Without previous military or intelligence experience, I’m going undercover: a Yankees diehard at Fenway Park.
Since the family’s vacationing in Rhode Island, and our eight-year-old son is a baseball fan, I’ll head to Boston on Wednesday and watch a native New Yorker’s arch baseball enemy, the Red Sox. Shame on me, I know, especially since the $135 ticket price will help the Red Sox buy some overpriced free agent player in the off-season in their unavoidable financial arms race against the Yankees.
And shame on me since, for those prices, I might have found some cheap airfare to Donetsk, Ukraine, for the great sporting event of the day: Spain against Portugal in the semi-final of the European soccer championship.
As I sit in Fenway, watching the Red Sox against the Toronto Blue Jays, I’ll be condemned to the comparatively pedestrian as I miss what might verge on the majestic, namely watching the Spanish national team attempting to frustrate through inactivity the hunkiest sports superstar of all, Portugal’s Cristiano Ronaldo.
Ronaldo is a Hollywood handsome, goal-scoring phenom with abs that put any Men’s Health cover boy to shame. He is one of the two best players in a world in which soccer is the great sports; the other being an Argentinean tyke named Lionel Messi. He’s a maniacally intense, self-centered ladies man who delivers on the field with Toyota-like efficiency even as opposing teams’ defenses are largely focused on derailing him.
But on Wednesday he faces one of the great sports teams ever assembled, the current Spanish squad. If it wins this tournament, its record in international play in recent years will bolster the case that, given the level of competition, its legacy will top that of any Boston Celtics, Green Bay Packers, Montreal Canadians or other hallowed North American franchise. Check the case made by the Wall Street Journal.
The team’s brilliance involves what may be unprecedented teamwork in which the quality of its passing is the vehicle of its dominance. In the four games played so far in the European championship, it has controlled the ball more than 65 percent of the time.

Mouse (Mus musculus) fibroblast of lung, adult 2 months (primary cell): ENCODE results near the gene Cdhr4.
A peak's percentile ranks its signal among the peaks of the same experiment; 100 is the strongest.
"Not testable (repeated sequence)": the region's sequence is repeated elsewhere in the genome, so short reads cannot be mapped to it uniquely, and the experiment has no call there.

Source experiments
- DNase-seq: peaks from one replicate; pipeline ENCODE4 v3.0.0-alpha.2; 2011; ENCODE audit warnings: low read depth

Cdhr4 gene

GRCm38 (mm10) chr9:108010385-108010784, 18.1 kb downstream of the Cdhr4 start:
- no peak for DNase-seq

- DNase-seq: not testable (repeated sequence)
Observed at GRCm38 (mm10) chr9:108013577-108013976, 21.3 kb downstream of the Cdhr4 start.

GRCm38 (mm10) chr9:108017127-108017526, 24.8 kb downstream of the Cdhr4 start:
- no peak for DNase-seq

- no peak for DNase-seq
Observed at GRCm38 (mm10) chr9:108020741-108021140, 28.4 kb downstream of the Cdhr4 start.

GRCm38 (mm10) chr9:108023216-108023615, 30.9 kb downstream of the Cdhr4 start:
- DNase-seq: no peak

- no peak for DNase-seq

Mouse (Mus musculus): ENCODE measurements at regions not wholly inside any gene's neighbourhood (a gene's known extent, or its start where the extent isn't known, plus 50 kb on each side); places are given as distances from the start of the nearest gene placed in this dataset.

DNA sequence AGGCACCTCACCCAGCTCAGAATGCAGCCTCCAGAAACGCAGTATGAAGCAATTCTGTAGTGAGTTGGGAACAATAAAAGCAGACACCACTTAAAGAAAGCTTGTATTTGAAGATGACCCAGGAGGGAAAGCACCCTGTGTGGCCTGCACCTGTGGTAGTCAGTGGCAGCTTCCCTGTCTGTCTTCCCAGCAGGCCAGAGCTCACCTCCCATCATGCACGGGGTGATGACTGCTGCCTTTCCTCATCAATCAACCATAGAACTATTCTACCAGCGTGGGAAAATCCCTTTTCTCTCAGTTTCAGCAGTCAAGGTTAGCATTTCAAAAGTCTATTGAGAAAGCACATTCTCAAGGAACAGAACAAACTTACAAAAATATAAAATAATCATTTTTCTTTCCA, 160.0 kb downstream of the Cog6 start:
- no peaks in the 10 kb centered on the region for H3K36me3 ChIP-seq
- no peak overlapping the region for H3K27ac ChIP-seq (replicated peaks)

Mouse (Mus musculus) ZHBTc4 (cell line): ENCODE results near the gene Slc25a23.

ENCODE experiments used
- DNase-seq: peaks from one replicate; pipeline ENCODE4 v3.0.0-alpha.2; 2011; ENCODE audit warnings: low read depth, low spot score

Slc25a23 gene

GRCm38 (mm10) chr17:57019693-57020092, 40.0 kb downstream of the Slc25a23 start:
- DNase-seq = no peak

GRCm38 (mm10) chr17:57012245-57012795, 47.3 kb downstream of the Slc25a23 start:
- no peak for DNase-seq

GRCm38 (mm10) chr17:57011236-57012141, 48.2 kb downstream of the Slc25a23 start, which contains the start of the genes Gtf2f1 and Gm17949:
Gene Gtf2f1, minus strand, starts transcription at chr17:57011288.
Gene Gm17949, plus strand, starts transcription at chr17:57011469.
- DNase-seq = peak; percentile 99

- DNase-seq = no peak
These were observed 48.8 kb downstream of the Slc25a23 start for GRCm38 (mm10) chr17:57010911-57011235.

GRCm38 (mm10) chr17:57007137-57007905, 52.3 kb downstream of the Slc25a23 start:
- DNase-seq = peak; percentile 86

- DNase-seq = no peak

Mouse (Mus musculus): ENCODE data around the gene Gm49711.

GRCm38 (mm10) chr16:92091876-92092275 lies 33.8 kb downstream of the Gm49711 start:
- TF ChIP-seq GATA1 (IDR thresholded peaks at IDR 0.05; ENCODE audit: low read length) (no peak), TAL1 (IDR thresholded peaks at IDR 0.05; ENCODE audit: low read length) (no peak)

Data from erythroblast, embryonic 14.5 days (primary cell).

At times it’s as if they were playing keep-away from a group of American high schoolers. And they do so against teams of all-stars, many of whom are known throughout the soccer universe (meaning everywhere but the United States and Venus). Their collective combination of speed, agility, finesse, imagination, stamina and creativity really does put the often formidable talents of the average Major League player to shame.
In the case of Spain, it’s as if they’ve cloned soccer counterparts to hockey’s yesteryear greats Wayne Gretzky and Bobby Orr and thrown in the retired basketball star John Stockton and maybe the late and inescapably elegant baseball legend Roberto Clemente; all players whose physical skills were matched by an uncanny, 360-degree sense of the field around them and the pace of play; never appearing rushed, rarely off-stride or victims of typically mortal miscues as their vision seemed all-encompassing and acute in an HDTV way.
In full display, it’s sport as art. It can be upended, by an opponent’s intentionally defense and even destructive tactics or by horrendous calls by a referee or linesman. It’s why the best team doesn’t always win. It could happen in Ukraine Wednesday.
So I’ll be at Fenway, in what may be an important act of parental-child bonding. But I may still feel as if I’m watching a second-string Broadway road show, given the likely drama playing out across the ocean.
The bottom line is simple, if not particularly profound culturally: Thank god for TIVO. Viva La Espana.
(Oh, and Viva my cousin-in-law, Isabella Ehrlich, who created this site over a family kitchen table in Barrington, R.I. She’s done a very cool job.)